The PlaceLab: What it does, what's been done with it, and how you can use it for your own research
, MIT House_n
Date: Friday, October 14, 2005
Time: 1:30 PM to 2:30 PM
Refreshments: 3:15 PM
Location: Patil Seminar Room (32-G449)
Host: Jaime Teevan, CSAIL
Contact: Jaime Teevan, 617/253-1611, firstname.lastname@example.org
Speaker URL: None
The PlaceLab is a sensor-enabled live-in laboratory for the study of people and technologies in the home setting. The facility is a 1000 sq. foot condominium in a residential neighborhood in Cambridge. Volunteer research participants live in the PlaceLab for days or weeks at a time, treating it as a temporary home. Meanwhile, sensing devices integrated into the fabric of the architecture record a detailed description of their activities. The facility generates sensor and observational datasets that can be used for research in ubiquitous computing and other fields where domestic contexts impact behavior. I will describe the design and operation of the PlaceLab, how the MIT House_n group has been using it for sensor development and exploratory evaluation of preventive healthcare technologies, and (most importantly) how you might be able to exploit the facility for your own research.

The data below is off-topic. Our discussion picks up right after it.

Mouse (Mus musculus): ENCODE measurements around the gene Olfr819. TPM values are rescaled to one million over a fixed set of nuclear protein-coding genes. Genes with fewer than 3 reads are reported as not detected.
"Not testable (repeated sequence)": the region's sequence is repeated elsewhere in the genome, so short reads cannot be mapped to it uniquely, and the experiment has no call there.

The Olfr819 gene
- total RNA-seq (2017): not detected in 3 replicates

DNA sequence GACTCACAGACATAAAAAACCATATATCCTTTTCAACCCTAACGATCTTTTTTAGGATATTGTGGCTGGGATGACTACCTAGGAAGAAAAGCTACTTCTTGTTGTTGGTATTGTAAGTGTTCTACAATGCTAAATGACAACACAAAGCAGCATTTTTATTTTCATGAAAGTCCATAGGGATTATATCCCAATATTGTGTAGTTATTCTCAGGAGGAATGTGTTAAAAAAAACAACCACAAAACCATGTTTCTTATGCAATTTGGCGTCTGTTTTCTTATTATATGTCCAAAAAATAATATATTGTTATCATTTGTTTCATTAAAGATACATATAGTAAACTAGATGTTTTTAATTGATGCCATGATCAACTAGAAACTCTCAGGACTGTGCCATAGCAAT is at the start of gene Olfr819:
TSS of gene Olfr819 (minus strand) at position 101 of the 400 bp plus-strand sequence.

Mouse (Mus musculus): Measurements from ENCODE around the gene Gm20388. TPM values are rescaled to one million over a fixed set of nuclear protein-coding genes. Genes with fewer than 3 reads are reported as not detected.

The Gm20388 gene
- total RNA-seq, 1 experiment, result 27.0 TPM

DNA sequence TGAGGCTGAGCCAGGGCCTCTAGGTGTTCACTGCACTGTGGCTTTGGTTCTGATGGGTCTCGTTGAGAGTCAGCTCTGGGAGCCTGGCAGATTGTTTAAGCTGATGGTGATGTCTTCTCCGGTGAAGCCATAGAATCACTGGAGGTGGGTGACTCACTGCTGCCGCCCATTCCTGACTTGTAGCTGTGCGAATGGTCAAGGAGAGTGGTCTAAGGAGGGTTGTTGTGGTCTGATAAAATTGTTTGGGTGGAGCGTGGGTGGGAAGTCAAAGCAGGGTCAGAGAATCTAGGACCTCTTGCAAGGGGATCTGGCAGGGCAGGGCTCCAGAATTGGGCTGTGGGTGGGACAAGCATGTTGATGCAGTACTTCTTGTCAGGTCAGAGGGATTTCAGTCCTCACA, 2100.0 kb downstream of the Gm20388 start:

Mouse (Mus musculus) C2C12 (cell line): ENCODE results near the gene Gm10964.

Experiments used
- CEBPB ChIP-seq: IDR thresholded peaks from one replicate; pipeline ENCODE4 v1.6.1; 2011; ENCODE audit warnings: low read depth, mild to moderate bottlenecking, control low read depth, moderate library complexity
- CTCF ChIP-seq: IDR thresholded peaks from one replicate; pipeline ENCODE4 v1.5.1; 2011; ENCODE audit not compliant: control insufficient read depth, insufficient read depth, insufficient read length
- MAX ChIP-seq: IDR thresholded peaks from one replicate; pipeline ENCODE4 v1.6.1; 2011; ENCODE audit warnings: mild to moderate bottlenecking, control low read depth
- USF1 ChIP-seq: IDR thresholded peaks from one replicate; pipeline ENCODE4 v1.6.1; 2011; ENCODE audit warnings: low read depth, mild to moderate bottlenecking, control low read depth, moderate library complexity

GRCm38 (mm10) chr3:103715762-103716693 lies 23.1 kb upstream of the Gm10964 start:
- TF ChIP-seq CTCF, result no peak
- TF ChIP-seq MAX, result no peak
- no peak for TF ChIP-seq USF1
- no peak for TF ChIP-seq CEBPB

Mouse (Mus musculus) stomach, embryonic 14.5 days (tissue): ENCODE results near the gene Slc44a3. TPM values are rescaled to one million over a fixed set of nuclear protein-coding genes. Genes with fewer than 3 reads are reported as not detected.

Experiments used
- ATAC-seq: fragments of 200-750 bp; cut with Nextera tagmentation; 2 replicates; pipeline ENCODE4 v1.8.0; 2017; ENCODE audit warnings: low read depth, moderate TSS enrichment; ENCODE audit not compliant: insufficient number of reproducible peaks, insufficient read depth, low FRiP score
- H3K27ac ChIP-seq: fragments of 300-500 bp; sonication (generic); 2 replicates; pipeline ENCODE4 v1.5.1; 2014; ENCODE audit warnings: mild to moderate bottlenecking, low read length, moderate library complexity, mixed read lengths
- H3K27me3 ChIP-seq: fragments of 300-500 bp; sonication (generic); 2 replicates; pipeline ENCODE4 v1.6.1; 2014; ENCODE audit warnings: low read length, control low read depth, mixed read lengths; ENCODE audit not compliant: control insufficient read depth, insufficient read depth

Stephen Intille, Ph.D., is Technology Director of the House_n Consortium in the MIT Department of Architecture. His research is focused on the development of context-recognition algorithms and interface design strategies for ubiquitous computing environments and devices. In current work he is developing systems for preventive health care that support healthy aging and well-being in the home by motivating longitudinal behavior change. He received his Ph.D. from MIT in 1999 working on computational vision at the MIT Media Laboratory, an S.M. from MIT in 1994, and a B.S.E. degree in Computer Science and Engineering from the University of Pennsylvania in 1992. He has published research on computational stereo depth recovery, real-time and multi-agent tracking, activity recognition, perceptually-based interactive environments, and technology for preventive healthcare. Dr. Intille has been principal investigator on two NSF ITR grants focused on automatic activity recognition from sensor data in the home, as well as the MIT principal investigator on sensor-enabled health technology grants from Intel, the National Institutes of Health, and the Robert Wood Johnson Foundation. He received an IBM Faculty award in 2003.
Home page: http://www.mit.edu/~intille
Created by Linda L. Julien at Wednesday, June 19, 2013 at 6:21 AM.